April 6, 2013 |
SEATTLE - Since a tsunami struck Japan more than two years ago, a variety of debris has washed up on U.S. beaches - including large boat docks and a soccer ball, found in Washington state's Olympic National Park, from the Otsuchi Soccer Club. That all got trumped recently with the discovery of six live fish, stowed away in a water-filled bait box aboard a 20-foot Japanese boat that washed up on the Long Beach Peninsula in southwestern Washington. Researchers had already seen live crabs, sea stars and algae clinging to parts of the estimated 1.5 million tons of debris unleashed by the March 2011 tsunami, but they had never encountered live fish that drifted on their own from Asia, said John Chapman, who specializes in aquatic biological invasions at Oregon State University's Hatfield Marine Science Center.
February 12, 2013 |
Passengers stranded on a cruise ship adrift in the Gulf of Mexico say they must stand in long lines to use working bathrooms and to get hot meals. The messages from passengers on the Carnival Triumph, drifting in the Gulf of Mexico after an engine fire Sunday, came from text messages sent to family and friends. No one was injured in the fire but it left the ship without propulsion. Miami-based Carnival Cruise Line said some of the public and cabin toilets are not operating and only limited power is available to run elevators and heat food.
February 11, 2013 |
The Carnival Triumph cruise ship is adrift about 150 miles off Mexico 's Yucatan Peninsula after a fire in the engine room Sunday left the ship disabled, according to a Carnival Cruise Lines statement posted Monday on its Facebook page. The ship carrying 3,143 guests and 1,086 crew members will be towed to a port in Mexico by late Wednesday, Carnival says. The fire was extinguished and no one was injured in the incident. The U.S. Coast Guard sent a cutter to the site, and Carnival is sending "technical crew and guest service personnel" to the ship Monday (today)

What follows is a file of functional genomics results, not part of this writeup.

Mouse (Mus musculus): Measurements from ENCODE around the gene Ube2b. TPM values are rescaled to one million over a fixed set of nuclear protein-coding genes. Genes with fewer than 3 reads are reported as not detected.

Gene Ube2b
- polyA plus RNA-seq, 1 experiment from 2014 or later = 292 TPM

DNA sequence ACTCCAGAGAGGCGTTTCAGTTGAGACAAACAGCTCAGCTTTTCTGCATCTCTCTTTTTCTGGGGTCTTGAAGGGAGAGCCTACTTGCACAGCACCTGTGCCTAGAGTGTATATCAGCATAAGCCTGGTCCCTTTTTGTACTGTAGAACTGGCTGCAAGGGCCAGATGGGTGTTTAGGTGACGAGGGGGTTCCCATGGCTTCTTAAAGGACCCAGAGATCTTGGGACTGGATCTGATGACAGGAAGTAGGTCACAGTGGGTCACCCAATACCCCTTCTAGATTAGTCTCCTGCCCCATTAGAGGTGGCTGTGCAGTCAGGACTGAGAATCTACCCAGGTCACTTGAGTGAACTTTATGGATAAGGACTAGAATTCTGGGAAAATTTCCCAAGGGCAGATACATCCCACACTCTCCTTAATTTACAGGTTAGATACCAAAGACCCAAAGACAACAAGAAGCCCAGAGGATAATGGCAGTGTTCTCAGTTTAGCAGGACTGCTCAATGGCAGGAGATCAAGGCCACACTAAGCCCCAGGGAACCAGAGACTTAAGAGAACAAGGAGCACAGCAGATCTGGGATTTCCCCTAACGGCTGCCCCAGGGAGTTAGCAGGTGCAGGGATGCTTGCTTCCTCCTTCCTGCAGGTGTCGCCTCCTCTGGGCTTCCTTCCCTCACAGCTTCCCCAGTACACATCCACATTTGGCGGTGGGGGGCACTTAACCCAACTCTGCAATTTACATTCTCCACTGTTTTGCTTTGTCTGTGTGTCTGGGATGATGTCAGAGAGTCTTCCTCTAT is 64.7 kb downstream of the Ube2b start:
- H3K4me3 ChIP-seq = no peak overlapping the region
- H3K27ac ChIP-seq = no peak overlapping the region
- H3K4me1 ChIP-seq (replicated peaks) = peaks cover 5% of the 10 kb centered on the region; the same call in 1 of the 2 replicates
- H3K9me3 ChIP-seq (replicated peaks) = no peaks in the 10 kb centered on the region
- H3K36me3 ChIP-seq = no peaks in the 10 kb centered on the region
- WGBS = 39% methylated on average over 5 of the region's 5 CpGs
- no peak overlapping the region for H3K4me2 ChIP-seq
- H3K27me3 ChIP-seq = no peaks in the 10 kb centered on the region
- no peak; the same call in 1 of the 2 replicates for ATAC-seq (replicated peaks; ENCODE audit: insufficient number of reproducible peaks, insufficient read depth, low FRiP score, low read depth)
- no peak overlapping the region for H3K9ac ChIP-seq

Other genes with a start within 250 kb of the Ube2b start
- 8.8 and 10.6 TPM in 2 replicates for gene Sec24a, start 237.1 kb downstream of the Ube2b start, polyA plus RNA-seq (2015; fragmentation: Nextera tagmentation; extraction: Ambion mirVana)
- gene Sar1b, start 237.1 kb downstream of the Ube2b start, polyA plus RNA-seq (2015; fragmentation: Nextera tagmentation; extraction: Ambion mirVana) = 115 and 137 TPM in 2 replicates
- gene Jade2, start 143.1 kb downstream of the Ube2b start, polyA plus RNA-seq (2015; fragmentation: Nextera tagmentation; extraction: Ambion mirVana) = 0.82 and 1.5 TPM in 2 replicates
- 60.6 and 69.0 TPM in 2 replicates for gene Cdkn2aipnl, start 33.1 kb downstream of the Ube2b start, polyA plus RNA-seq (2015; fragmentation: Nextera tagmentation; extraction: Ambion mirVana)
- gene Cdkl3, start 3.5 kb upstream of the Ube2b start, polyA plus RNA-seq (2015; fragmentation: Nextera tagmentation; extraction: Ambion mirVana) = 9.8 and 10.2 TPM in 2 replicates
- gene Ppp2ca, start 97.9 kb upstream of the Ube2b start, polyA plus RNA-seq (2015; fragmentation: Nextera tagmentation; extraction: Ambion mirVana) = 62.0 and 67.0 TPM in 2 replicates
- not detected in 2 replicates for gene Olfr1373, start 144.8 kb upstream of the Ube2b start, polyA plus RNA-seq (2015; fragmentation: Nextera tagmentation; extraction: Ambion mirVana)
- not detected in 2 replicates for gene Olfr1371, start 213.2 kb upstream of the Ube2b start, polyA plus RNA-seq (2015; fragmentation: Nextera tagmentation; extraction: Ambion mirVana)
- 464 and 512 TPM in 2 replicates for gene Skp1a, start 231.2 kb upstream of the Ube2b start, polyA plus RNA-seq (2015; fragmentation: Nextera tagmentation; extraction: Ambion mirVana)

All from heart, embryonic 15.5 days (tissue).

December 31, 2012 |
NEW YORK - Ang Lee, the famously meticulous director of "Life of Pi," originally had planned to hire a survival consultant to infuse the allegorical tale of a boy's oceangoing raft journey with a tiger with a dose of realism. Then he read Steven Callahan's riveting 1986 memoir, "Adrift," detailing his own perilous life-raft adventure in the Atlantic. In Callahan, Ang and screenwriter David Magee saw a guide who understood and could articulate the metaphysical themes they were hoping to explore in the film.
September 16, 2012 |
NW A Novel Zadie Smith Penguin: 416 pp., $26.95 Zadie Smith's fourth novel, "NW," is a return of sorts to the voices and the northwest London landscape of her 2000 debut, "White Teeth. " Like that book, it is exuberant, lush with language, concerned with the relationship of people to their city, with framing not just the lives of characters but also an entire social milieu. And yet, it is more than that, a real sign of how Smith has developed and grown. "White Teeth," after all, was the work of a young writer - Smith was 24 when it was published - and it was marked by a young writer's excess, a young writer's lack of control.
September 12, 2012 |
SEATTLE - A 19-year-old fisherman whose boat capsized in the chilly waters of southern Alaska floated for more than 24 hours in a 4-foot plastic fish tub, singing “Row, Row, Row Your Boat” to keep his spirits up during an anxious night. Ryan Harris was finally rescued from his battle with 8-foot waves by a Coast Guard helicopter, which had joined a massive search of the waters around Sitka, Alaska, for Harris and his crewmate, Stonie Huffman, the Sitka Daily Sentinel reported. Huffman survived, too, though he didn't have a bin in which to float.